I am used to knowing where I am and even who I am by what I see and name around me. I tell my time that way, too.
But when I visited my daughter in Italy this past June, we walked the fields of Umbria, and we crossed over to Sicily and then to Sardinia, and I was surrounded by plants I could not name.
In the Mediterranean landscape, I saw shapes that would have been so simple for even an amateur botonizer to identify, but which were, to me, plants of a parallel universe.
Some were tightly wrapped purple-blues, some were spread wide open whites, holding nothing back, petal after petal of wide-eyed hands to touch me, some shy and tiny and pink, others rough and prickly, full of bees, golden, their family, genus and species all lost on me.
So instead of counting petals and noting the placement of leaves, as I might have done if I had wanted to classify these flowers, I stroked their sleek, forgiving shapes that gave way easily under my touch. I kissed their anthers and their sepals. I found bright and fleshy lips that fragrantly returned my favors.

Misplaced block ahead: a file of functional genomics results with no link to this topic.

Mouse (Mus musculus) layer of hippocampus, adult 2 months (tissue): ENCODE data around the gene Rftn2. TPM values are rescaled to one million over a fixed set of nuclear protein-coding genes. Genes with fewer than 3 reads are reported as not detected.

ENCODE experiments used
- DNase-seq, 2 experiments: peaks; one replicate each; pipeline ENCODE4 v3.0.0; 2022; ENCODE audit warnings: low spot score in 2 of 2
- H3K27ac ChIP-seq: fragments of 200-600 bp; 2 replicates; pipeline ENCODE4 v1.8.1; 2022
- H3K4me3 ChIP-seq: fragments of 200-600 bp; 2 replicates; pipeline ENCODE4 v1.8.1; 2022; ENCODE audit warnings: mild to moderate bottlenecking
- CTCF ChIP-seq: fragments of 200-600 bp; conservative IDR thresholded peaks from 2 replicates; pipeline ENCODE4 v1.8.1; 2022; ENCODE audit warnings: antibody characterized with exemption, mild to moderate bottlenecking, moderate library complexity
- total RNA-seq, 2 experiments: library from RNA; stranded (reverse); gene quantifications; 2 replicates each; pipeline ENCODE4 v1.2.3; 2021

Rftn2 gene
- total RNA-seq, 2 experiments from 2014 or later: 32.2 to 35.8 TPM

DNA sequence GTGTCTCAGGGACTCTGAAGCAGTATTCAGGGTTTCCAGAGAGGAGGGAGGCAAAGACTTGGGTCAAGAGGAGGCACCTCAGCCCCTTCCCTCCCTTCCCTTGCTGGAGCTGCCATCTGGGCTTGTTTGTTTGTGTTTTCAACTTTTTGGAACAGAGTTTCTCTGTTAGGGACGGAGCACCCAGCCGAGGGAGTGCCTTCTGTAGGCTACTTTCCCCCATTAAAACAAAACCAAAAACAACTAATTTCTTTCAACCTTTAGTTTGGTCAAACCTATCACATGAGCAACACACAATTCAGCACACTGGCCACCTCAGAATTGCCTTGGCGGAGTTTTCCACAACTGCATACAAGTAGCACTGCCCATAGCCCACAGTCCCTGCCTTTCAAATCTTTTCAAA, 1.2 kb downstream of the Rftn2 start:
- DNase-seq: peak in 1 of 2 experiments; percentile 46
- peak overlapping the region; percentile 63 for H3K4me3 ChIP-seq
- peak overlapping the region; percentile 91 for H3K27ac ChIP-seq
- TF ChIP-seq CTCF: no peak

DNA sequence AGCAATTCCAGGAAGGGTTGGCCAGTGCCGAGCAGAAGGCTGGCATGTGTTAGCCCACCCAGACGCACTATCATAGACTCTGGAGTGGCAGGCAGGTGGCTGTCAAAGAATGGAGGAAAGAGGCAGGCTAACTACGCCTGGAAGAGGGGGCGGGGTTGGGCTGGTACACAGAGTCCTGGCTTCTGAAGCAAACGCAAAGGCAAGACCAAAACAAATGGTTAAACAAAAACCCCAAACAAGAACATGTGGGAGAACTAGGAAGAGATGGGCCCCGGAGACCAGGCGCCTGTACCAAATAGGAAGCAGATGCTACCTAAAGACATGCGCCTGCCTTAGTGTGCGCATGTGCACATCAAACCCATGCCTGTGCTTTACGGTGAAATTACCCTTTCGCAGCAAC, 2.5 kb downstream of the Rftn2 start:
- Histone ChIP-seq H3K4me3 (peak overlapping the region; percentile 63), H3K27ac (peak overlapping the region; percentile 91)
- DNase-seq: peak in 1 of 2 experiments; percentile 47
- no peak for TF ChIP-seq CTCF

I rubbed my nose against them instead of analyzing them. I squeezed their leaves between my fingers, the better to absorb their scent. I listened to the names they gave to me instead of to the names I would have given them.
Set free from nomenclature that might have solved the taxonomic puzzles, I encountered creatures in themselves, stroked and licked and sniffed, the lesson right in front of me, that words and order are so often distracting and deceptive. The body is syntax enough. Sight and hearing, taste and smell and touch are the true parts of speech.
This is Bill Felker with Poor Will’s Almanack. I’ll be back again next week with notes for the second week of middle fall. In the meantime, throw away your grammars. The world is waiting.